Will player power bring change to tennis in Shanghai?

Men's tennis's big names will voice their concerns over a packed schedule next month, but will it bring change?

andy murray
Murray refused to rule out strike action in a recent interview PA Photos

andy murray

The end of the US Open, the last Grand Slam of the year, always brings with it a sense of completion.

The final Slam marks the end of one of the toughest stretches in the tennis calendar, a rising hard-court crescendo towards New York that begins in Atlanta just a fortnight after Wimbledon. It ploughs through July and August with back-to-back stop-offs in Los Angeles, Washington, Canada, Cincinnati and””for the particularly hardy””Winston Salem.

This year, however, events took a turn at the US Open that could reverberate through the rest of the year and beyond. For New York is far from being the final movement in the tennis cycle.

Within days of the award ceremonies, there were major Davis Cup ties scattered around the globe. Next week, the tour heads to the Far East for the Asian swing: A pair of 250s in Bangkok and Kuala Lumpur, followed by two 500s in Beijing and Tokyo and capped, in the third week, by the Shanghai Masters.

The year’s concluding swing finally steers the players into the home stretch as the European indoor season heads towards the last Masters of the year in Paris. But even then, the story is not done.

The best in the world””those who have generally played deepest into the tournaments along the way””have yet another challenge. The top eight, plus two reserves, head to London at the end of November for the World Tour Finals (WTF): a minimum of three matches and a maximum of five in the space of a week.

And just when it seems over, there may still be more: The Davis Cup final this year is likely to involve at least two men who are in the frame for London.

The pivotal moment that opened the weeping wound of the tour schedule came about by chance at the US Open.

It rained, and it rained some more, forcing the organisers to cut corners. As the matches backed up, the players were asked to play on damp courts””and that rubbed salt into the festering wound.

The normally reticent Rafael Nadal thought he had been asked to play in dangerous conditions: “Grand Slams are about a lot of money. We’re part of the show. They’re just working for that, not for us. They know it’s still raining and call us onto the court. That’s not possible. I understand the fans want to see tennis but the health of the players is the most important and we do not feel protected. We have to fight to change things.”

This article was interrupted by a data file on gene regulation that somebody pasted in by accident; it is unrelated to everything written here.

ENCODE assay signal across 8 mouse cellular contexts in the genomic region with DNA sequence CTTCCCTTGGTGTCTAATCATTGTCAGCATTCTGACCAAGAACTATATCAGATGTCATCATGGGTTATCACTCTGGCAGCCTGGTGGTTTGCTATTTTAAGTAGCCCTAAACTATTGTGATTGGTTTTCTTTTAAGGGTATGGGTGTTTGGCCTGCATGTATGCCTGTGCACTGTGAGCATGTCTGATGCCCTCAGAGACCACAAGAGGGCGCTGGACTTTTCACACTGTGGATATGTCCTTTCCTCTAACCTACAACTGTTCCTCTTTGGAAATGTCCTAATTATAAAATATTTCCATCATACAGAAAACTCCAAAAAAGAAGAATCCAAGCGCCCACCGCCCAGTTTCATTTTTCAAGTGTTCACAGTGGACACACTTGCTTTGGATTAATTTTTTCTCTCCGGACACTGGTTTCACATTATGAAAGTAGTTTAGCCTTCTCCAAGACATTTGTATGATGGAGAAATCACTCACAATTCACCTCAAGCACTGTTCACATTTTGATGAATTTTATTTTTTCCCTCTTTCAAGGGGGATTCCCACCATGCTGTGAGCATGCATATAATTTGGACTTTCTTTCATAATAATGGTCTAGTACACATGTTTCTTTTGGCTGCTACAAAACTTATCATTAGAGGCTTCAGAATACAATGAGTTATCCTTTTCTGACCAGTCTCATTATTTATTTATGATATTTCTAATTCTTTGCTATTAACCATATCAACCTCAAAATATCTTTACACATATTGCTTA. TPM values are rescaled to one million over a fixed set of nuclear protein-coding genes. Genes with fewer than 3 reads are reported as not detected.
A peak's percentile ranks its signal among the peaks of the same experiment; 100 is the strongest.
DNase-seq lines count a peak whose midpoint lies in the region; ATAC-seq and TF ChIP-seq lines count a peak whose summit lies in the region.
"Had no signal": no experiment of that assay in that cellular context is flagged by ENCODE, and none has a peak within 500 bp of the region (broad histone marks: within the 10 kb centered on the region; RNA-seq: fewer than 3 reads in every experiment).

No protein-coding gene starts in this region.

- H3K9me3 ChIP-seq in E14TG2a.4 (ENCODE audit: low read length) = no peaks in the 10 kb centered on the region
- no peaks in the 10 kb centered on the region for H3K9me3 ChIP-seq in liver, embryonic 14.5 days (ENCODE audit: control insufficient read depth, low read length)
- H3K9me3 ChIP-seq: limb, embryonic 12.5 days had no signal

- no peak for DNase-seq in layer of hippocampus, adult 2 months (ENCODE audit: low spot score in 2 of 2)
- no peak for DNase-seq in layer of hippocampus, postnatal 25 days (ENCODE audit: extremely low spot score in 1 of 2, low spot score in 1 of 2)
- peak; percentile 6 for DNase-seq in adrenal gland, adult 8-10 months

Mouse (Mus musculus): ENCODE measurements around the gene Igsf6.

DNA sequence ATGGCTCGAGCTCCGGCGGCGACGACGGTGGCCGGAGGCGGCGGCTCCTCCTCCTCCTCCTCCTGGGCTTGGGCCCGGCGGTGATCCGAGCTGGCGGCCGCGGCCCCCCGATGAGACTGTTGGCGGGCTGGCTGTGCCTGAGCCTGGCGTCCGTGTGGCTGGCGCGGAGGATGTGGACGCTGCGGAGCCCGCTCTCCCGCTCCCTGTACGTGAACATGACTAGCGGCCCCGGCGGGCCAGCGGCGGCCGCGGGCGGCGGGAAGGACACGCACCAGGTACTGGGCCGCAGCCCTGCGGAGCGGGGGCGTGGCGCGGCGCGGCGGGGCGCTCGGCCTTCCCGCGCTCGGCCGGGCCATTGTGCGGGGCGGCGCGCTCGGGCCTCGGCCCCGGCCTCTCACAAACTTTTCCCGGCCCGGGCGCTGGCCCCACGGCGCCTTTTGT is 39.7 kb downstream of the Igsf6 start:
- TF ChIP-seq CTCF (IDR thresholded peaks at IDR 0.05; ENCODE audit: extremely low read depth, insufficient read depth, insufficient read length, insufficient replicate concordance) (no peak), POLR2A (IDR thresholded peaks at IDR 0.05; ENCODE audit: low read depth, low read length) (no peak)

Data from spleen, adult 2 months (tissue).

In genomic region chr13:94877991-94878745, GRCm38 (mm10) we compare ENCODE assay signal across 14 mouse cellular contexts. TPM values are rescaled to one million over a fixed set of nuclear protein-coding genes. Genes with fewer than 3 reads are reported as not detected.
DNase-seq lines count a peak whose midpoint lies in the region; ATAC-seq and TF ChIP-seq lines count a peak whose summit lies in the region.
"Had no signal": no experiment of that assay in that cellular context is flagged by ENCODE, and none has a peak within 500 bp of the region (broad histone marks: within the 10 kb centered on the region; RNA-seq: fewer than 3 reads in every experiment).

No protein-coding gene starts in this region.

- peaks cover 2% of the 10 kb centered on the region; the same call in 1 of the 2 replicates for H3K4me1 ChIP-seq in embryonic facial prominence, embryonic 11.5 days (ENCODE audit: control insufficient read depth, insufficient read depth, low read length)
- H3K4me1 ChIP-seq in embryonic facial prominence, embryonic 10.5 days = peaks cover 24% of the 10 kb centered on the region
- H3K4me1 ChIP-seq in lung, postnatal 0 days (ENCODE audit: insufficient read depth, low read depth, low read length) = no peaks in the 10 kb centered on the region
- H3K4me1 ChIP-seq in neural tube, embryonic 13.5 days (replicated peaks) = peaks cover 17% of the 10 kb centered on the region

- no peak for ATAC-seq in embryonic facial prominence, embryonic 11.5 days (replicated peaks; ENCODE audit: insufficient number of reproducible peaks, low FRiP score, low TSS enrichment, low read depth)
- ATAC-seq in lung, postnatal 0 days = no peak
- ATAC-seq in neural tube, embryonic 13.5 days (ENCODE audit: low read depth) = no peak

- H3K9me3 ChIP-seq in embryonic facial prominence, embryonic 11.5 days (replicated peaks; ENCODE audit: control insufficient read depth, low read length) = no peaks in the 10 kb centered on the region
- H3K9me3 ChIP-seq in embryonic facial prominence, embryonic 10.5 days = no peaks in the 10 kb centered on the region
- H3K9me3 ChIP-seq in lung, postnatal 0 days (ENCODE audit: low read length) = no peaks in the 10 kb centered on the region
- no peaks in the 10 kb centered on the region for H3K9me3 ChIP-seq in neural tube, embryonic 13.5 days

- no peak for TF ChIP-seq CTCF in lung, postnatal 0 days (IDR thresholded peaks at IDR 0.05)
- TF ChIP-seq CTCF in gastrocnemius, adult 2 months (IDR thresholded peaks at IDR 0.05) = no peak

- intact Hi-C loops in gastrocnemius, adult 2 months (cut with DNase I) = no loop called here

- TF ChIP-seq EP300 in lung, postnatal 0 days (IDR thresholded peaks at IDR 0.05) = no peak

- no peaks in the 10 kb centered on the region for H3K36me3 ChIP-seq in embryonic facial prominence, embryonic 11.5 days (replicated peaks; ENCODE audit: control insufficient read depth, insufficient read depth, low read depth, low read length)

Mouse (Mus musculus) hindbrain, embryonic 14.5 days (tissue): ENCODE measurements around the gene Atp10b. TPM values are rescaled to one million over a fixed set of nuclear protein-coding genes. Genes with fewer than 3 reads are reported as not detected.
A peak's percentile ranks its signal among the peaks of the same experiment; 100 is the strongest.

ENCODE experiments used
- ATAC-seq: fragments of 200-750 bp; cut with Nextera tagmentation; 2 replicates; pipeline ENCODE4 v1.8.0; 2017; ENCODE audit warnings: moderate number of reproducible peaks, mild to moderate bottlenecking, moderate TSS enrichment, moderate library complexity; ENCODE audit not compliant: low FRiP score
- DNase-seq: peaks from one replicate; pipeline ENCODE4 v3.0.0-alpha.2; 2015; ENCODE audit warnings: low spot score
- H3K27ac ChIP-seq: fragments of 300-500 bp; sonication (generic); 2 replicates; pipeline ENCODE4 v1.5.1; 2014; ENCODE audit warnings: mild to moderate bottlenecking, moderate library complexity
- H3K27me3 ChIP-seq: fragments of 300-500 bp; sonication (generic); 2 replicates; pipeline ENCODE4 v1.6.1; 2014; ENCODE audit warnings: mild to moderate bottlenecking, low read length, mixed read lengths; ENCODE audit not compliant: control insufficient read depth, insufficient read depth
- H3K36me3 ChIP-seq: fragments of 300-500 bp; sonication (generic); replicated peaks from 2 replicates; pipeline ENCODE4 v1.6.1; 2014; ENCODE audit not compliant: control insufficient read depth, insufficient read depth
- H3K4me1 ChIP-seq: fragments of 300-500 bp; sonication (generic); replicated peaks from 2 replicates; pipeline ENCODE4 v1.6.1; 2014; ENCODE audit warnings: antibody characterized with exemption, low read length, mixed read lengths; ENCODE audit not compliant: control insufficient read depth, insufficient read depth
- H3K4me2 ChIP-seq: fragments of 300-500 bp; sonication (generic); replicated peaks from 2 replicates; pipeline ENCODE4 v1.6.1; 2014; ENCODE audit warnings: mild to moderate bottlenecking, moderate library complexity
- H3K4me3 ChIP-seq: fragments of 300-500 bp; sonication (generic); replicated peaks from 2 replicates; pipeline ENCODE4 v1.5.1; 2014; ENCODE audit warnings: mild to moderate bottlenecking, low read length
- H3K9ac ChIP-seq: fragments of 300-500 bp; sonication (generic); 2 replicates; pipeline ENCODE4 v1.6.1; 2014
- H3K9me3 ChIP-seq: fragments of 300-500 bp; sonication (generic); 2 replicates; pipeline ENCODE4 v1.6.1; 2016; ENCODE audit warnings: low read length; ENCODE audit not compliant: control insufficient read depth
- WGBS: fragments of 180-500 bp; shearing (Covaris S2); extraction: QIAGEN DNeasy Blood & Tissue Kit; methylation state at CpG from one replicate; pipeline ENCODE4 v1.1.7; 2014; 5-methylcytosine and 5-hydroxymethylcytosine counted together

Others added their voices to the chorus of disapproval as damaged courts exacerbated the concertinaed schedule.

The unique US Open habit of spreading the first round across three days only to play the semis and the final back-to-back on the concluding weekend added fuel to the belief that business demands rather than the players’ health was driving the decision-making. That the tournament found itself announcing a new Grand Slam record for withdrawals due to injury only added piquancy to the proceedings.

Roger Federer, President of the Players Council, weighed in: “You never have it that we have to play back-to-back best-of-five-set matches, only here before the final at the US Open.”

He went on to expose the structural dichotomy in the tennis tour: “We have not much say in Grand Slam play”¦there are a whole lot of other issues we need to work through with the Grand Slams and the ITF.”

For while the Players’ Council makes representation to the ATP on the broad tennis calendar, there is no equivalent voice for the four Grand Slams, which are organised by the International Tennis Federation (ITF).

rafael nadal

Rafael Nadal was the first player to voice his discontent at being asked to play on damp courts at the US Open

It so happens that another of the ITF’s babies, the Davis Cup, follows hot on the heels of the US Open, and that exposed afresh the very real physical stresses on the top players. Within days, 13 of the top 20 men””including all of the US Open semi-finalists””were engaged in Cup ties. And New York’s final four looked exhausted.

Nadal was practising with team-mates in Spain 24 hours after the US final but admitted: “I am tired for sure”¦and it is a challenge for me to be here.” Federer, globe-trotting to Australia by Wednesday, told the press between his second and third four-set matches: “I’m completely beat up.”

Novak Djokovic, after his tour of champion’s duties in New York, barely made it to Serbia at all. He managed only the final day of competition and injury still got the better of him. He may miss much of the Asian swing.

It was Andy Murray, playing the GB Davis Cup tie in Scotland, who revealed the major discontent behind the scenes. A reduced schedule and more consideration of the players’ needs will be, he revealed, up for discussion when the tour converges for the next Masters in Shanghai.

Murray explained to BBC Sport: “We’ll sit down, talk about it with the ATP and the ITF, see if they will come to a compromise and, if not, we’ll go from there. We just want things to change, really small things. Two or three weeks during the year, a few less tournaments each year, which I don’t think is unreasonable.”

He declined to reject the possibility of a boycott.